Yet somehow, love bloomed. He took me back to his dorm to meet his ferret (that’s not a metaphor. He actually had a pet ferret.) He took me out with his friends. He even took me home to meet his parents. And then, without the slightest warning, he took up with some girl with windshield bangs while I was away for the weekend.
Apparently, I was supposed to be cool with this. But when I wasn’t, he let me down the old fashioned way — snail mail. After ignoring him until summer break, I returned home to find his letter. A single sheet of loose leaf paper with one line scrawled across the middle: “Have a Nice Life.” It’s the modern day equivalent of break-up by text.
I wish I could tell you I didn’t care, that my heart wasn’t broken or anything. But I’d be lying. Not only was I officially dumped but by a cheesy cliché. “Have a Nice Life?” What self-respecting English Major uses expressions like this? And loose leaf paper! Wasn’t I worth at least a decent piece of stationery?
So right there in front of the mailbox, I ripped up the letter just like they do in the movies and proceeded to sulk for way longer than I care to admit. But there’s good news here. I never had to face him again. He mercifully transferred to another college and this embarrassing chapter ended. That is until facebook, until that day in the hair salon 20 years later.
At this point, the ladies at the shampoo sinks were furious. “Some nerve he has contacting you after all these years!” I clicked open his message and read it aloud:
Nina, if you’ve made it this far into the message, I’m actually quite surprised. I wanted to tell you that I am sorry for the way I treated you. I keep coming across your profile as I look for friends from college and every time I see it, I cringe a little inside…
I understand if you never want to forgive me. In fact, you’ve probably forgotten all about me and don’t even recognize who is sending this to you. I just needed to at least send my apology.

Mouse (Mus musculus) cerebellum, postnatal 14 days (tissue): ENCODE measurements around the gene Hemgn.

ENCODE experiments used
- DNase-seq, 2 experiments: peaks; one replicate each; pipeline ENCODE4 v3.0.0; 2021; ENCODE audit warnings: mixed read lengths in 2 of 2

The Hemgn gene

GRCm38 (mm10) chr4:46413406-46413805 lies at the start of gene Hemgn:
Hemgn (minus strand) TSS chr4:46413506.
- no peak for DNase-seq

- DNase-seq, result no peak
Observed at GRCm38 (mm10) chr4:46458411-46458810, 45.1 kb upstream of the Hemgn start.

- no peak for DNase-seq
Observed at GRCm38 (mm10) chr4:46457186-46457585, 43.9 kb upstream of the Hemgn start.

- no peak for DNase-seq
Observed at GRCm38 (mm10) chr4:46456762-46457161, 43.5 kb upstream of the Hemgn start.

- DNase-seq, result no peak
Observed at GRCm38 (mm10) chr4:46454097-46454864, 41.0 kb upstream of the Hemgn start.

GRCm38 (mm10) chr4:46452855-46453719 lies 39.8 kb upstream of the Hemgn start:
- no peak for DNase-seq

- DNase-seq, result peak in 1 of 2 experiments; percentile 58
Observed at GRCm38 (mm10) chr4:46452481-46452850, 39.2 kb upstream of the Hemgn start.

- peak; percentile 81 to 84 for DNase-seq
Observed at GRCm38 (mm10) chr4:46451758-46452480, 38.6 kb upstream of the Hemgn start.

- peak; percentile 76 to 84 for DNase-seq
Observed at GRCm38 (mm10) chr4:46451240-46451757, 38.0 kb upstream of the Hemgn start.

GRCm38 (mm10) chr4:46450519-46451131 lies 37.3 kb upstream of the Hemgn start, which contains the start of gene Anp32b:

Too little, too late.
Probably forgotten about him? Is he nuts? I can’t hear an 80’s song without thinking of ferrets. My stylist was less moved. “Where are we? In a freakin’ Lifetime movie?” she sneered while wrapping my hair in foils. “Nobody gets an apology after this long. All because of a stupid letter.”
And that’s just the thing. It wasn’t the letter he was sorry for, it was his recklessness. It was the fact that he didn’t care enough about my feelings to talk to me. But that’s not the part that got me. It was this: he cringes too. Just the thought of me embarrasses him. I’m his cereal aisle girl.
A Lifetime movie, indeed.
If I’m honest, I feel a little bit bad for the millennial generation. They’ll never know the thrill and horror of moving on without 700 or so of their closest friends looking over their shoulder. How will they ever dye their hair pink or go goth or change their name to Chantel without everyone from grade school weighing in? “You’re Binky. You’ll always be Binky. Chantel, my ass!”The truth is, they can’t.
But for me, for those of us who came of age when we lost people for awhile, facebook’s a friend who reminds us who we once were and that we mattered to others as much as they mattered to us. Even if they hated us. Even if they make us cringe. Even if they were jerks. At least they’re our jerks and if we’re lucky, we’ll get them back.